Angela and Nicolas Share a Common Vision Again

Important signals arrive from the French-German meeting

, by Miriam Schriefers, translated by Francesco Santini

All the versions of this article: [Deutsch] [English]

Angela and Nicolas Share a Common Vision Again

It is fine after all. Despite all their differences and after the cancellation of a meeting planned for a few weeks ago, Angela Merkel and Nicolas Sarkozy have finally met. The message coming from the meeting is rather important: Germany and France take important decisions together and are aware of their responsibilities for the further development of the EU.

At the meeting in the German chancellery, Merkel and Sarkozy planned not only the Brussels summit but also the upcoming G20 meeting in Toronto. During the meeting it was decided that both the countries promote in the EU a common Economic government of all the 27 member states – even if Merkel speaks only about “a kind of Economic government”.

Sarkozy suggested launching an economic government for the sixteen countries of the Eurozone...

Sarkozy suggested launching an economic government for the sixteen countries of the Eurozone institutionalised with the help of its own secretary. Merkel rejected this proposal because she is worried that it could ultimately split the EU. It was fixed however, that at least when there is a strong need for action the leaders of the 16 countries of the Eurozone gather at special meetings in order to agree upon guidelines specific for the situation.

During the last weeks and months there had been tensions between the countries: Germany proposed plans to fight the economic and financial crisis without consulting with France and the latter did full-body announcements in the media. Yet, there are good signals for an improvement of the relations. Sarkozy explains his position with regards of the actual direction of an economic government of the EU: “We will pragmatically find a solution for it and stop having theological debates that do not lead anywhere”.

To bring the European Stability and Growth pact back on track, both sides agreed that the well-known countries which frequently violate the deficit parameters can be deprived of their right to vote. According to which legal basis this should be done – with or without changes in the treaties – has still to be pragmatically determined.

In the perspective of the G20 summit it was decided that Germany and France are jointly committed for a tax of the financial market and its transactions. Merkel normally does not like pathetic statements but this time she explained that the harmony that France and Germany are enjoying again is a signal “that the world needs”. Sarkozy proclaimed: “once again we have shown that Germany and France share a common vision”.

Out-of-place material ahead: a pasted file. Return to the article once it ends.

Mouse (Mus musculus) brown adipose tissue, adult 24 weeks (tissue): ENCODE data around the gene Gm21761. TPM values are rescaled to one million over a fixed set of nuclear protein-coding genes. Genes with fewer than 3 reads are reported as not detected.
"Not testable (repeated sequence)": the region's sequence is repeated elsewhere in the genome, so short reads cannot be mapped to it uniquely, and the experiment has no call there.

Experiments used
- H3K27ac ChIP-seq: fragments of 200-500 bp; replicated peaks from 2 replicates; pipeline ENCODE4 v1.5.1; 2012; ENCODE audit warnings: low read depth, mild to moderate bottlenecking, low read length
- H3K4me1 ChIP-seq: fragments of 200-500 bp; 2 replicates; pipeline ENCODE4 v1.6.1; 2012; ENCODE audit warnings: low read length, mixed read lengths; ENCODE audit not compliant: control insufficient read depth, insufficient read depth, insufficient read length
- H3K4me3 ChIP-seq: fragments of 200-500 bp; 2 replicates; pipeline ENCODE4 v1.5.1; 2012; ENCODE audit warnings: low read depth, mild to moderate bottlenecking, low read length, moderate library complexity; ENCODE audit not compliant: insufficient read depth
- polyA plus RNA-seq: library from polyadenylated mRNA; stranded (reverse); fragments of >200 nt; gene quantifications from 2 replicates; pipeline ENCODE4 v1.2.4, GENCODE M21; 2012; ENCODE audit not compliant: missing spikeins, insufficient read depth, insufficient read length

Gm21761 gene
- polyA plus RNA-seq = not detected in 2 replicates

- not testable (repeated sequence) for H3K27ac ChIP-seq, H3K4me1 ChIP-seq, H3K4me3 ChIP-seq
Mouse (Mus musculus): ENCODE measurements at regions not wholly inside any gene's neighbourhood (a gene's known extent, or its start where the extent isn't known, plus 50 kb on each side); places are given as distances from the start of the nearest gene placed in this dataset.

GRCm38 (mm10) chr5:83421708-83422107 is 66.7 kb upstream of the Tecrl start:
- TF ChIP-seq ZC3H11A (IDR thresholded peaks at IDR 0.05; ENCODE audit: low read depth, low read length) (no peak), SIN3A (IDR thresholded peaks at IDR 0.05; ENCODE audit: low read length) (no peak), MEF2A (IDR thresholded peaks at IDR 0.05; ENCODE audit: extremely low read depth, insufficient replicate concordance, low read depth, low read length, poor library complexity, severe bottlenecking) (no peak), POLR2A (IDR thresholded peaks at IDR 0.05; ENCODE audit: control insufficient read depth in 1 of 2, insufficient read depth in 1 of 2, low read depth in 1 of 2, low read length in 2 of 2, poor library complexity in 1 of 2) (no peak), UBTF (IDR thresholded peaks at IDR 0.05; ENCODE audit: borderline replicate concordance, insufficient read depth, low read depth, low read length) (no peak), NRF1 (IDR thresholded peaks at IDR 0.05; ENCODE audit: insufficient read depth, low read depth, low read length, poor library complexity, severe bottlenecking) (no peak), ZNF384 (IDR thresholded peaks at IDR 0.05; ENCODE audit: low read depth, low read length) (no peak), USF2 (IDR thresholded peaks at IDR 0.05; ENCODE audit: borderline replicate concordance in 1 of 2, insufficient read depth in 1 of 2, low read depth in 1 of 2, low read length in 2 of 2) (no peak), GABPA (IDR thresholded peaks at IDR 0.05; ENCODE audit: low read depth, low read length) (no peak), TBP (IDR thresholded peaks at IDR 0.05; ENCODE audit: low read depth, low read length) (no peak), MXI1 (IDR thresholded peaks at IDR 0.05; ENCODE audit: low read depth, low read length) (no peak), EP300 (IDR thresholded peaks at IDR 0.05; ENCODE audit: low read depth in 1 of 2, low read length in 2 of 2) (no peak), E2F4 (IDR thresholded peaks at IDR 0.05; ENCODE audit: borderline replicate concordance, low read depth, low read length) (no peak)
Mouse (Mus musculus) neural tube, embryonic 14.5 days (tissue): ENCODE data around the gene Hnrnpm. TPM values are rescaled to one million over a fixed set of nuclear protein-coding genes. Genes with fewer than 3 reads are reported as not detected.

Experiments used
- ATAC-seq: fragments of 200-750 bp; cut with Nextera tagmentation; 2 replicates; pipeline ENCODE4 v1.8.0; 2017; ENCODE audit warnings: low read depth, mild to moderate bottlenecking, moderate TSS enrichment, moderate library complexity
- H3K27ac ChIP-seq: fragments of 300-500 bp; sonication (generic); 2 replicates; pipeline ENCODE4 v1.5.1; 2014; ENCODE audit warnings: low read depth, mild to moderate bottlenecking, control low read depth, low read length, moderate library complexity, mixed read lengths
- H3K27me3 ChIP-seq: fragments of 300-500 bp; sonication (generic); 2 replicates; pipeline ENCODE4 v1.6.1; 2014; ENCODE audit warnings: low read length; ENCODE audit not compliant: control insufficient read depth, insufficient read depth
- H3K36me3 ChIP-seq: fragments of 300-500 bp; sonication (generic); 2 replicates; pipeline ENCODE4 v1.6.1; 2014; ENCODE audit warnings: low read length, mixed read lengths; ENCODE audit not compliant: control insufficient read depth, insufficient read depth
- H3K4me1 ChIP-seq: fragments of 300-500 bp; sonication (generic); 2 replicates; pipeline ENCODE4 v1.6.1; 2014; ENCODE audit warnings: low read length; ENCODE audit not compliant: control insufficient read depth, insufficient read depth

The austerity plan of France was punctually made public for the meeting. France wants to save a total of 100 billion Euro by 2013 through cutbacks of the expenditures and of the tax allowance as well as tax increases. [1] The objective of these measures is to reduce the budget deficit from 8% to 3% of GDP in order to revive the economy. The Commission demanded more detailed explanations about the strategic measures for the consolidation of the French budget. According to the documentation available today 35 billion Euro will be injected into the state’s finances. Virtually an economic miracle will thus be necessary.

Image: Nicolas Sarkozy and Angela Merkel. Source: flickr.

Read more about the issue from different news articles:

 6 June 2010: “Gulf widens between grouchy Merkel and gloating Sarkozy” by the Sunday Times (Times Online)
 7 June 2010: “Merkel cancels pre-summit Sarkozy talks” by the Financial Times Europe (
 13 June 2010: “Merkel, Sarkozy to show united front ahead EU summit” by Reuters
 22 June 2010: “Merkel, Sarkozy renew call for tougher regulation ahead of G20” by EurActiv

Your comments
  • On 16 July 2010 at 11:00, by Convicted European Replying to: Angela and Nicolas Share a Common Vision Again

    Danke / Thanks for the overview of this topic and for sharing your ideas. Personally I think that the EU and the European integration is and should be much more than the Franco-German motor. Even though it’s a great achievement that these two old foes are linked together in several ways and cooperate rather than oppose each other many of their agreements are foul and not necessarily beneficial for the Union as a whole. It’s a fact that Germany is bigger and more important than France on its own standing and should thus have no fear in pursuing to agree on things with other like-minded member states when it comes to austerity plans, fiscal discipline and similar as long as it does so in its traditionally pro-European minded manner. However, by being linked to France all these years it seems as if Germany picked up a few tricks on how to defend your national interest, something France has been a champion of within the EU. I’m not convinced that Angela and Nicolas share a truly common vision nor do I believe that they should.

    PS. I very much like the links to other articles on the topic;-)

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